There are 18 species of penguins in the world. We are here to see just one species: the emperor penguin. There are two species within their genus: king and emperor — they have many common features and look very similar, however, the emperor is the largest.
POPULATION: Kings are subantarctic and live on the islands around Antarctica; their population is estimated at 1.6 million pairs. Emperors are only on Antarctica’s coasts within 54 colonies; their population is estimated at 238,000 pairs. Lifespan is about 20 years.
BREEDING CYCLE: Kings and emperors only lay one egg per breeding cycle. The emperor breeding cycle is 8 months ~Apr-Dec — matches the sea ice cycle.
December - March: They use ~3-4 months to get fit (=fat, they double their body weight) to be able to endure the 8mo breeding cycle. The penguins come to shore to breed ~mid March and they walk or toboggan (slide on their bellies) to get to the colony. They’re all together by late March.
April: Courtship. They practice seasonal monogamy = one partner per breeding season, but not annually; only ~15% of pop stays together year after year. Other penguin species, except kings, have ~80% monogamy. This could be because they don’t have nests or could be because there are more females in the population. Many males don’t make it through the winter/incubation period.
Breeding is difficult - they’re very fat, it’s crowded, and other penguins interrupt.
May: Egg-laying. They produce thick shells (0.8-1.4mm) that they incubate on their feet. Then comes the very important egg transfer. Females lay the egg and then very carefully pass the egg from her feet to her mate’s feet. Up to 25% of eggs are lost during this process. The females leave the colony to feed - she is exhausted and skinny after producing the egg, so she will walk kilometers to the ocean to feed and regain body fat. Because of this, it’s not safe for females to take turns incubating egg.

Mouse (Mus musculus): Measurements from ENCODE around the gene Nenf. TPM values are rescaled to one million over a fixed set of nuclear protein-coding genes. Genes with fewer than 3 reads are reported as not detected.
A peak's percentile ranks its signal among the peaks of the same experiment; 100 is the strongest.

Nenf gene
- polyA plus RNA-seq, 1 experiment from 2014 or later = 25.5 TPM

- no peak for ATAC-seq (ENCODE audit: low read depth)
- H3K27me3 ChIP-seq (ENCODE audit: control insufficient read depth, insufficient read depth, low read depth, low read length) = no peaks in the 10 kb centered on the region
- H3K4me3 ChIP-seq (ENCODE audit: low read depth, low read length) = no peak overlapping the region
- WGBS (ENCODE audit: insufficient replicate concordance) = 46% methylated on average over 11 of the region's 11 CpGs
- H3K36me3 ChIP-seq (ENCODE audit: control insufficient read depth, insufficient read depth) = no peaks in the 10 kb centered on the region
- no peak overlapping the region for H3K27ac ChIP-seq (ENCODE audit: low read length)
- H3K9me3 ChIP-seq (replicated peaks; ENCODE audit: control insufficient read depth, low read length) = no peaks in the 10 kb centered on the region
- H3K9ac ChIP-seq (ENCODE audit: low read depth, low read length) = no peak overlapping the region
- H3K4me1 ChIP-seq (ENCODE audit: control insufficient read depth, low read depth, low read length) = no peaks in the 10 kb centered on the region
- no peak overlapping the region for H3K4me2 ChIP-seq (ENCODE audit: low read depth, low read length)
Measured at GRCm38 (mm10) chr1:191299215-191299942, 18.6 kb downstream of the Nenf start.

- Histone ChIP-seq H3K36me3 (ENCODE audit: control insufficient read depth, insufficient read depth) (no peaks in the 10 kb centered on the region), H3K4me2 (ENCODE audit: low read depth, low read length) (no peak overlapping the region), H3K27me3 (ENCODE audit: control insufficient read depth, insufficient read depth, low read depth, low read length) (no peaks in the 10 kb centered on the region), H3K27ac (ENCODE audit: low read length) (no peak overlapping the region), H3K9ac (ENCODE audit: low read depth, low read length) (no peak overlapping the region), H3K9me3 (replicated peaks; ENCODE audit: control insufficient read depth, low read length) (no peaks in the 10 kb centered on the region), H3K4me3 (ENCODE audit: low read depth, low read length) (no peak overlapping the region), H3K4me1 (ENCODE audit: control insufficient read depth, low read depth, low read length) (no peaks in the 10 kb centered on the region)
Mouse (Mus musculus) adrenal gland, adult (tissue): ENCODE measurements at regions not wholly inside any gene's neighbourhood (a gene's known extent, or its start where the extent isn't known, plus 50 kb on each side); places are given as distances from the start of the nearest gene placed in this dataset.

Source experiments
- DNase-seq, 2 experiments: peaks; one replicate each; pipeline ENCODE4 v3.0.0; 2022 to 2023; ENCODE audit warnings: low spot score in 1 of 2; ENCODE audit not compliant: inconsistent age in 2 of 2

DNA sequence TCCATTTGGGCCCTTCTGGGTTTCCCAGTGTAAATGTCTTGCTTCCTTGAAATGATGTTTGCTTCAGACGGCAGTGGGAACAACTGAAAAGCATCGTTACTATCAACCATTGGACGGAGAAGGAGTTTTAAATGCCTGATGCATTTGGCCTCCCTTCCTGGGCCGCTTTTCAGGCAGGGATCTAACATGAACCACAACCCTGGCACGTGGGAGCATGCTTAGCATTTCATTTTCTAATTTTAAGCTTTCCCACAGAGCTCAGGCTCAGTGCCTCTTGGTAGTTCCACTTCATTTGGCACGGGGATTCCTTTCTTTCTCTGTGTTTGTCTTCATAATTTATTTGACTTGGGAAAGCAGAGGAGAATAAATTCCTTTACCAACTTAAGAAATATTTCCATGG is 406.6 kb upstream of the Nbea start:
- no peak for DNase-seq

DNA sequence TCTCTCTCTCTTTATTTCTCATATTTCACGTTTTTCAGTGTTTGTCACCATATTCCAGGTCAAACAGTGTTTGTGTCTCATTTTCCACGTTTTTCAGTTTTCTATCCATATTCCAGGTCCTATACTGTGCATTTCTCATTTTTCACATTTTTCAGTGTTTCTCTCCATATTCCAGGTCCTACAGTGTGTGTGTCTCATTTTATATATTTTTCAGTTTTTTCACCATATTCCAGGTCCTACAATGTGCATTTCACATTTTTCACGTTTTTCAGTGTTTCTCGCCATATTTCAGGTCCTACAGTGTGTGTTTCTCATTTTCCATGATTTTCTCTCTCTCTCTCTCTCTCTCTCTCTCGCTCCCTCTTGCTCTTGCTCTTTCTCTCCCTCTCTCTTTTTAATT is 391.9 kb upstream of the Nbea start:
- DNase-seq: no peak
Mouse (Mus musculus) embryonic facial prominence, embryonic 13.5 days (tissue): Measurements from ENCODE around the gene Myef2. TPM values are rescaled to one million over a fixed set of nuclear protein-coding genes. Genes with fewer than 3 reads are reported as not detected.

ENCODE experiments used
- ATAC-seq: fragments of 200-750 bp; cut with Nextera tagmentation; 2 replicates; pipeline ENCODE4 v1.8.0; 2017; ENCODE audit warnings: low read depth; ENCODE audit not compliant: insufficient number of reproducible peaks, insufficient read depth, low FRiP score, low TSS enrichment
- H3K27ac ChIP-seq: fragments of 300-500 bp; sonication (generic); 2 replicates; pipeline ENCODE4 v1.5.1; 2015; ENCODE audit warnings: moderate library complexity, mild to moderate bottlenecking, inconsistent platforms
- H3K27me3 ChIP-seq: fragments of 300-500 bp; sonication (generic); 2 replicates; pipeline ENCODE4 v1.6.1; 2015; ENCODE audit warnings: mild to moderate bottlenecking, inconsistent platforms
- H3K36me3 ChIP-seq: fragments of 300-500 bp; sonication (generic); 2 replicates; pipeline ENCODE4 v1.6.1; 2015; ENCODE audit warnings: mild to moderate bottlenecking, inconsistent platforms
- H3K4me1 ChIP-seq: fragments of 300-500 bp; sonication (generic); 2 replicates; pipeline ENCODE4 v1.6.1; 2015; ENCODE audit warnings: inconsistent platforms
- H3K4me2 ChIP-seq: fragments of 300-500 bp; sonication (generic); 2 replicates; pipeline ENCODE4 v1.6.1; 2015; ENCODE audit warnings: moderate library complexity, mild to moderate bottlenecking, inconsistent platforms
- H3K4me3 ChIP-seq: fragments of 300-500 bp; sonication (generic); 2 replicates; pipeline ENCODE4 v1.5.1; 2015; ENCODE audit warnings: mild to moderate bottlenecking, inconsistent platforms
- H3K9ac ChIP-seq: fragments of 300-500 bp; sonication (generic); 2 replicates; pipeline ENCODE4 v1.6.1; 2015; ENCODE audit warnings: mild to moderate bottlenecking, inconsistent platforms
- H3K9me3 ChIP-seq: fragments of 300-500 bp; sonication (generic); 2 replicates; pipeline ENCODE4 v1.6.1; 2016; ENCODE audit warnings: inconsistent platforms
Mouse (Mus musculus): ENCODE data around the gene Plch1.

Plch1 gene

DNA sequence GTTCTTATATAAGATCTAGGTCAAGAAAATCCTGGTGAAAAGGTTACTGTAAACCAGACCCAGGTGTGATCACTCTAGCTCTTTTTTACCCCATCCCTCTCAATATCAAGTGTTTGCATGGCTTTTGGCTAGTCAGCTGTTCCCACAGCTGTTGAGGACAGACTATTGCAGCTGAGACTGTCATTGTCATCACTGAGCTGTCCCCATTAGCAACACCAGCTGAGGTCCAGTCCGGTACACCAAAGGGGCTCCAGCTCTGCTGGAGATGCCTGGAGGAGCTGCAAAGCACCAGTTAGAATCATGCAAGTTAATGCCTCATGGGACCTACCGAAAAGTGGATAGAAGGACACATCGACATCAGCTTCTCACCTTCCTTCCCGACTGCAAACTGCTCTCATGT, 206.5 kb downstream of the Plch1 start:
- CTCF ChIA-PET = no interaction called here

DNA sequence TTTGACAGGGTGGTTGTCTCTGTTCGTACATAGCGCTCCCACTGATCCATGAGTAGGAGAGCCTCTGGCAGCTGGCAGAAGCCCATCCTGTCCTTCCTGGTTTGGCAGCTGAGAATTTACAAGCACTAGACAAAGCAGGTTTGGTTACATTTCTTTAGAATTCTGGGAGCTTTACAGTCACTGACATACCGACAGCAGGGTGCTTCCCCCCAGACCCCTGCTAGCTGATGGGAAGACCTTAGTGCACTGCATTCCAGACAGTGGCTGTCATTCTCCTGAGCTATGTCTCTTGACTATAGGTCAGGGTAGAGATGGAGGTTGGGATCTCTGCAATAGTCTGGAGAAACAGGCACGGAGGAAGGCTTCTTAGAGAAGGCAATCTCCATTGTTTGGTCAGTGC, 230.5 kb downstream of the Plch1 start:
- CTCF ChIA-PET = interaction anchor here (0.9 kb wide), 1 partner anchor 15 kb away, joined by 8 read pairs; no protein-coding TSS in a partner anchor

June-early Aug: Egg incubation by the males. Males have a brood patch where bare, featherless skin transfers heat to the egg. Males will rotate the egg on their feet to keep all parts warm. They will sleep a lot while incubating and undergo a ~10% reduction in metabolic rate. They huddle together to keep warm and the mass of males is always moving in a dense pack to avoid heat loss. In the huddle, the heat can be high (37.5C), so they rotate from the outside to the inside of the huddle and back. The huddles only last about 2 hours to avoid over-heating, plus it’s also good for their metabolism. When in a huddle, a male may lose 150g/day of metabolic mass vs. a lone, non-huddling male would lose 300g/day.
Mid-July-mid-Aug: Hatching. Hatchlings stay on the male’s feet to avoid the ice. The chick is hungry, so males make a “crop milk” from the lining of the male’s esophagus (~60% proteins, 30% fats). Chicks will be fed a few days and will start to appear out from under the male’s feet. Males are waiting for the females to return to help feed the chick. At the end of the 4 month fast, males have lost 45% body weight (~9% body fat is left (was 45% when they arrived) — they still have to walk to a place to feed which can take days — they seek out openings in the ice that remain year after year. Leopard seals know that males will be making their way to these openings and wait to feed on these skinny guys.
Females don’t digest the food they have taken in, so when they arrive back to the chicks, they will feed the chicks what they caught at sea.
There will be different sized chicks because females don’t lay eggs at exactly the same time.
Aug-mid-Nov: Chick-rearing. At about 30 days, chicks will start to explore and parents need to watch them. At about 45-60 days, the parents will not allow the chick onto their feet anymore - they are now adolescents. Parents leave the chicks so that they can go feed and bring back food. The chicks form their own huddles and creshes. Unfortunately, some chicks can’t wait for their parents to return and starve. Also, gulls and skuas will take chicks.
As the ice melts, parents’ commute is shorter to the open water. They give 20% of take to chicks and keep 80% to themselves (they need to prepare for the next breeding season).
Nov-Dec: Chick molt and departure. By early Dec, the chicks will follow the parents to the water and then the parents stop feeding chicks. The chicks will molt their downy feathers for waterproof feathers and fledge. They’re hungry, so they will start to swim. They will begin to wander and not come back to land, only coming back to land to breed. They have ~60% survival rate during the first year - the chicks are so small and can have trouble feeding or they will be fed upon. They will first return to the colony at 4 years and will attempt to breed the next year.